Chapter Six
Knowing Our Battle-Orders

"Therefore do not be unwise,
but understand what the will of the Lord is"
(Ephesians 5:17).

In Acts Chapter 12, we are told that Peter was put in prison by Herod, and that he was sleeping between two soldiers and bound with chains. Suddenly, there was a light in the darkened prison. But the light wasn't enough to awaken Peter. Even with the brilliant light shining, he snoozed on. It was then that the angel of the Lord "struck Peter on the side and raised him up" (verse 7). His chains fell off, he was told to gird himself, tie on his sandals, put on his garment and follow the angel.

The word used in the Greek to describe how the angel struck Peter means "to sting as a scorpion." Being struck in such a way while asleep probably hurt and frightened Peter, but it woke him up from his plight of sure death (Acts 12:2-4).

The sinner is asleep in the prison of sin (Ephesians 5:14). He lives in a dream-world. He is bound in chains of his own personal iniquity (John 8:34). Death and Hell restra restrain him (Revelation 1:18), but even the light of the glorious Gospel does not awaken him (2 Corinthians 4:3-4). Almost everyone in the United States knows that Jesus Christ died for their sins. We celebrate His birth and His death and resurrection, but even with the Gospel light their understanding is still darkened.

John Wesley in speaking of the "smiting" power of God's Law said that there is only "one in an age (who) have been hearing that `God was in Christ, reconciling the world unto himself.' But it is the ordinary method of the Spirit of God to convict sinners by the Law."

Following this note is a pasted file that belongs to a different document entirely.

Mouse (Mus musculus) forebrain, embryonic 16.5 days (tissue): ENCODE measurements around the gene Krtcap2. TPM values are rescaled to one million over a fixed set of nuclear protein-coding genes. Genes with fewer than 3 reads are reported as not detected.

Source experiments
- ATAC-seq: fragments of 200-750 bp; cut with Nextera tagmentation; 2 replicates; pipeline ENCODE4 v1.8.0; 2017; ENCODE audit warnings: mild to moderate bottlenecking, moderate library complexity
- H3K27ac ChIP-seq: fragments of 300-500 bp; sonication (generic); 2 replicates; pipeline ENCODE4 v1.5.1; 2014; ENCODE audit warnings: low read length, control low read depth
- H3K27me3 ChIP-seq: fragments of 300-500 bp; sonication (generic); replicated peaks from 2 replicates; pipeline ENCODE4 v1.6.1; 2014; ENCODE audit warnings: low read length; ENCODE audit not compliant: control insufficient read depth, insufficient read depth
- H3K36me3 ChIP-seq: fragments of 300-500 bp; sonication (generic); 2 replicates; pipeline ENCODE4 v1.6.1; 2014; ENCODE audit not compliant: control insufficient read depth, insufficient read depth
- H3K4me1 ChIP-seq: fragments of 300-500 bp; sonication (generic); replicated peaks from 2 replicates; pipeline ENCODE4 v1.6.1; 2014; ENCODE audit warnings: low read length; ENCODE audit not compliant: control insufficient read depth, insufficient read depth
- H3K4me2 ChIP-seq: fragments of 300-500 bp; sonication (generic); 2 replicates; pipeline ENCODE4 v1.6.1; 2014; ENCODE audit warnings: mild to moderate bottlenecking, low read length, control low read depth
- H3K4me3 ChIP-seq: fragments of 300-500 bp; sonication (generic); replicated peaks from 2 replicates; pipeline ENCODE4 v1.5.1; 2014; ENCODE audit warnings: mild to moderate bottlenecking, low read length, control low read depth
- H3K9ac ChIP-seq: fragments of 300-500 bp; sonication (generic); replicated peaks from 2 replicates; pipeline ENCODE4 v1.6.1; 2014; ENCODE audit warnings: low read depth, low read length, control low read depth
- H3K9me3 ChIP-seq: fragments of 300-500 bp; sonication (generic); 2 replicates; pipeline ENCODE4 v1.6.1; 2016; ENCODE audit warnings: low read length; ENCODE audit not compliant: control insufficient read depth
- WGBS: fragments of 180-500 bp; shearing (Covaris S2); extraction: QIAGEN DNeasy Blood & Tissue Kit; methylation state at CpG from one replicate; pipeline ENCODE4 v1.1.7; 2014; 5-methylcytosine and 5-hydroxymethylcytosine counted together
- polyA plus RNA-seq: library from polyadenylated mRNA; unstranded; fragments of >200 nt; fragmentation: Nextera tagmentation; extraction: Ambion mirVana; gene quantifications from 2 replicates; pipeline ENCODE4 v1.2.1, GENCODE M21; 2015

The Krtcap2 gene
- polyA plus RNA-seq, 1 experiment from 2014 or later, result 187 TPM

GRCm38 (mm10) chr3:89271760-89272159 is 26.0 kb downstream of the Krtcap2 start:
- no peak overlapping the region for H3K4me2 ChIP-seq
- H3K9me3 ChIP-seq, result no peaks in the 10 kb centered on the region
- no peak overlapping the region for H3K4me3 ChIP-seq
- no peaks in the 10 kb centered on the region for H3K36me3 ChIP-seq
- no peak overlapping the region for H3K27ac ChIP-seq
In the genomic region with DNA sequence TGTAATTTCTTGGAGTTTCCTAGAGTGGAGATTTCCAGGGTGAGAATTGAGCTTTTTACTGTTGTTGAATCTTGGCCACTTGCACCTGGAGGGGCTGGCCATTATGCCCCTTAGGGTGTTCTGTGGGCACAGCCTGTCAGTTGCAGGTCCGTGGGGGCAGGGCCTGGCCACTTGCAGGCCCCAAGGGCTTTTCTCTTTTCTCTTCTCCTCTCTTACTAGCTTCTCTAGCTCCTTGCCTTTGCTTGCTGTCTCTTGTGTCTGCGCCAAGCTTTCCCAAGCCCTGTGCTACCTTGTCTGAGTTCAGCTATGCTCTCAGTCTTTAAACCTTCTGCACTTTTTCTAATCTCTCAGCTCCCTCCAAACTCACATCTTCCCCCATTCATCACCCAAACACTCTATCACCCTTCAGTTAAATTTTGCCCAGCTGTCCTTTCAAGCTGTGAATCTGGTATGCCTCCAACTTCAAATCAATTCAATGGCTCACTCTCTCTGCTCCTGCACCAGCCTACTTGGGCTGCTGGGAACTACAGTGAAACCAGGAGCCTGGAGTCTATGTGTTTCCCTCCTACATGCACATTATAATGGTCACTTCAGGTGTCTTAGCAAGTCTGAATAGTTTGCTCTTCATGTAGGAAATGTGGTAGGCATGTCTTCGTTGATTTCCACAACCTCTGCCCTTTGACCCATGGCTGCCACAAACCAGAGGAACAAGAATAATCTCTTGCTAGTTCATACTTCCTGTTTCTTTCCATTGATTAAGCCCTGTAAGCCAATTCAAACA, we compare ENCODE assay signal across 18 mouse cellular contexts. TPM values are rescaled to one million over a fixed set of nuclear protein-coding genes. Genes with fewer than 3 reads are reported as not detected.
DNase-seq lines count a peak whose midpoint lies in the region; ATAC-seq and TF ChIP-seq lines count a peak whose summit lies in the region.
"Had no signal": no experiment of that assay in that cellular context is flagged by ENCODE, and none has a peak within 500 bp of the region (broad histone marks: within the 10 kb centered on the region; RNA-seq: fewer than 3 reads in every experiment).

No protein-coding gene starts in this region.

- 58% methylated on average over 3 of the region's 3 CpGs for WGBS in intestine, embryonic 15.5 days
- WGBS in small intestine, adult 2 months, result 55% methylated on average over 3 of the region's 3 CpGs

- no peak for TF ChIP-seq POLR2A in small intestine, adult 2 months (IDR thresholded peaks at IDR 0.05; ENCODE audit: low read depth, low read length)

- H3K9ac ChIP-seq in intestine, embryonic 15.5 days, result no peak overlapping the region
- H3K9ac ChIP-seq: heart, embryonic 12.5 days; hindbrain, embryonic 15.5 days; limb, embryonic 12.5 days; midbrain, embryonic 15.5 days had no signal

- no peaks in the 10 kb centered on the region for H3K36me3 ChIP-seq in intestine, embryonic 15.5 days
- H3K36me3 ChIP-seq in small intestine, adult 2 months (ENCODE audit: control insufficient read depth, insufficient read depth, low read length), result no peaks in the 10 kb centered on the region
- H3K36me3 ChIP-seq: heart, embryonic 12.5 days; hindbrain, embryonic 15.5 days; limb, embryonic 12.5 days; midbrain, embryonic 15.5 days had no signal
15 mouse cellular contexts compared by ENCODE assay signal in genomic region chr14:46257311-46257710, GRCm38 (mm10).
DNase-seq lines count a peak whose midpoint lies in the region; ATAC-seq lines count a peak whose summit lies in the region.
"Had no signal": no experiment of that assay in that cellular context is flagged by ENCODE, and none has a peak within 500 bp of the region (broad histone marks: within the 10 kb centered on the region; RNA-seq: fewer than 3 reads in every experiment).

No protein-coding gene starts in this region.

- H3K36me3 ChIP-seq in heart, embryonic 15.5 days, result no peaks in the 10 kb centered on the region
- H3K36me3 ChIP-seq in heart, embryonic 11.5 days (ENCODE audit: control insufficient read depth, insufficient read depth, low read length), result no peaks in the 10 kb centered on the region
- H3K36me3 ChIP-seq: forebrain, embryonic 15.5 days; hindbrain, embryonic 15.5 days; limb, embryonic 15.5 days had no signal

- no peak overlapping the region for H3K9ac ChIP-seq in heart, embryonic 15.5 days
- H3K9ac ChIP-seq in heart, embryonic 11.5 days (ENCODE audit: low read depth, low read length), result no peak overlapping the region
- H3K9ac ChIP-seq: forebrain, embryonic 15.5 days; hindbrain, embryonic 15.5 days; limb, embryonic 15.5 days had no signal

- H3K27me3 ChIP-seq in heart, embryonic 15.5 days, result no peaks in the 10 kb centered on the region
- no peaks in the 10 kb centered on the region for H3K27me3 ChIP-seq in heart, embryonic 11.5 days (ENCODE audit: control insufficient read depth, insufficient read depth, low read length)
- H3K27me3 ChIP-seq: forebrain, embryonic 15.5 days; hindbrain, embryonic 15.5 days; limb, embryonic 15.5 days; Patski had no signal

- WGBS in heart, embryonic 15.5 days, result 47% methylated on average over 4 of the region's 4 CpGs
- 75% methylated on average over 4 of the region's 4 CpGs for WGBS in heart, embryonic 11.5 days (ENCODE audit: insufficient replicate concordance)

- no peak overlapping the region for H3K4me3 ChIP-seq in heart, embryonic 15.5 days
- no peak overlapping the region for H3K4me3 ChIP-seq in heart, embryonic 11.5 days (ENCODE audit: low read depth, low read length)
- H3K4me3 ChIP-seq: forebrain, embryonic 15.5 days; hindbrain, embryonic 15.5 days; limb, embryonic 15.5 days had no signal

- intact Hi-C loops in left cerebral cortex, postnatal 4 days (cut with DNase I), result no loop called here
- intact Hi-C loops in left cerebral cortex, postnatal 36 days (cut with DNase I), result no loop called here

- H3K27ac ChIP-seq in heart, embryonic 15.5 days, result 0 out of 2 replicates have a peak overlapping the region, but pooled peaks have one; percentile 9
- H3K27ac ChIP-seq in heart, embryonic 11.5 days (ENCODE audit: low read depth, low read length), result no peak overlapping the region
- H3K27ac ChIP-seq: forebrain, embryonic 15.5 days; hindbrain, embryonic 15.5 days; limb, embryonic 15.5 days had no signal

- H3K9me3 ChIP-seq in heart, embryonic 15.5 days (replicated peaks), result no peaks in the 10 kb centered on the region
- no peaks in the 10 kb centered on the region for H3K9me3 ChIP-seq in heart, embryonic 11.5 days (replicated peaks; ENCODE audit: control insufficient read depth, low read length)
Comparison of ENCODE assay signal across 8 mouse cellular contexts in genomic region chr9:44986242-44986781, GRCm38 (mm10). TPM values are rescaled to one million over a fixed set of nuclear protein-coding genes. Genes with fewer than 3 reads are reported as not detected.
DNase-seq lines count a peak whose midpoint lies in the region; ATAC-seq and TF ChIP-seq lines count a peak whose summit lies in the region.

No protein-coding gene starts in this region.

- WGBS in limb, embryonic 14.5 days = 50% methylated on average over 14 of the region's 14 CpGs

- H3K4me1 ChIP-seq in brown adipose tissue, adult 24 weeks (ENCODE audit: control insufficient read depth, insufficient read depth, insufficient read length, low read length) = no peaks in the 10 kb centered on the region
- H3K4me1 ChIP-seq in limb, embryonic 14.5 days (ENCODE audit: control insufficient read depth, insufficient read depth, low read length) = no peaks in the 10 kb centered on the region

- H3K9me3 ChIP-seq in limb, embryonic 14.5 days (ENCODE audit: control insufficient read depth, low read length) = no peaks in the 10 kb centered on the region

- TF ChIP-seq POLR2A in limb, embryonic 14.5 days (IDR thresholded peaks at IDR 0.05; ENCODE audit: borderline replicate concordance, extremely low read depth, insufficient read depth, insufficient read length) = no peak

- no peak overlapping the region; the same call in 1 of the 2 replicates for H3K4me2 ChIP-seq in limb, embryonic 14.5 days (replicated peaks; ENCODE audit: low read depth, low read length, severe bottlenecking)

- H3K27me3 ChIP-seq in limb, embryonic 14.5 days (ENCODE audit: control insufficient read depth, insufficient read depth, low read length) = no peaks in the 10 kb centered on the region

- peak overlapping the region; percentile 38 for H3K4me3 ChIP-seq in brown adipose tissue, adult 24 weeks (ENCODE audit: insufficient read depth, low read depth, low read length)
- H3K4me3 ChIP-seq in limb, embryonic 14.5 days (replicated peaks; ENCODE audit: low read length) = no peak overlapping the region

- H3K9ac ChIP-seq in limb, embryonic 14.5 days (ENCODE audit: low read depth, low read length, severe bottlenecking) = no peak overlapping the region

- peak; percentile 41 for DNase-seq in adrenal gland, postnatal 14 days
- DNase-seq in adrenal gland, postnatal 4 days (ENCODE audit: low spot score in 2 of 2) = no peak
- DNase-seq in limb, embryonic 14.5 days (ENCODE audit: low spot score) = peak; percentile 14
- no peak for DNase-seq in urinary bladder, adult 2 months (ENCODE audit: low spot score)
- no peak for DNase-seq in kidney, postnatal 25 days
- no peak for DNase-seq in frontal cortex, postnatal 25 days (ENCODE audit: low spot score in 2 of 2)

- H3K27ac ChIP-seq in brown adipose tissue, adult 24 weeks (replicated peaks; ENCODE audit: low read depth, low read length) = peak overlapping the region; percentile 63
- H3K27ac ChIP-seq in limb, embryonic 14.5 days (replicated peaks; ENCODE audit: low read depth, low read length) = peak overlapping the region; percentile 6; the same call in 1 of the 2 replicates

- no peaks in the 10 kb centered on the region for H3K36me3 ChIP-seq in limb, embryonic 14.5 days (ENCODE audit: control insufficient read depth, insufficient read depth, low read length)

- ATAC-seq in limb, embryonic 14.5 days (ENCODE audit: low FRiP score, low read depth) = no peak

Bible teacher Rolfe Barnard said, "The preaching of the Gospel is but sounding brass and tinkling cymbals if it falls into the ear of the best man out of Hell who has not been awakened to his awful condition by the thunderings of the Law..." It is only when the sinner is smitten by the Law of God that he will rise up and escape (Romans 7:7-13). It is the Law that awakens him so that he can see the light of the glorious Gospel of Christ (Galatians 3:24). It is then that his chains will fall off (John 8:31,32), he will gird the loins of his mind (1 Peter 1:13), tie on his Gospel shoes (Ephesians 6:15), put on his garment (Luke 22:36) and follow Jesus (Matthew 4:19). Perhaps the many who sit passively within the Body of Christ still chained--bound by the fear of man, are that way because they have never been smitten by the Law in the first place.

I was having lunch with a pastor, when he leaned across and said, "What keeps you going?" He was asking what it was that gave me an evident undying fuel to burn for God. My answer was simply, "The cross." Paul felt the same way; this is how he expressed it:

"But God forbid that I should glory, except in the cross of our Lord Jesus Christ, by whom the world is crucified unto me, and I unto the world" (Galatians 6:14).

Revelation of Christ on the cross is the key to unlock the door of perpetual passion for God and for the lost.

Here's how it works: A father and son once went on a camping trip. When they arrived at the site, the father pitched the tent and said, "Son, see that river; it's full of crocodiles. If you want to do any fishing, fish off the wharf." The son reluctantly agreed that he would stay on the wharf. After three days of fishing, the son began to think about the excitement of fishing amidst the crocodiles in the safety of a boat. So, that is what he did. He obtained a boat, and in a sense of bravado, rowed out into the river. He had only been fishing for a short time when a crocodile came alongside the small boat, hit it with its tail, and the terrified boy was thrown into the water. The father heard him scream, saw what had happened, and without hesitation dived into the crocodile-infested waters. He grabbed his beloved son and pulled him to the safety of the shore. When the boy opened his eyes, he saw a grisly sight. A crocodile had draped its massive jaws around the father's legs, leaving him in bleeding shreds.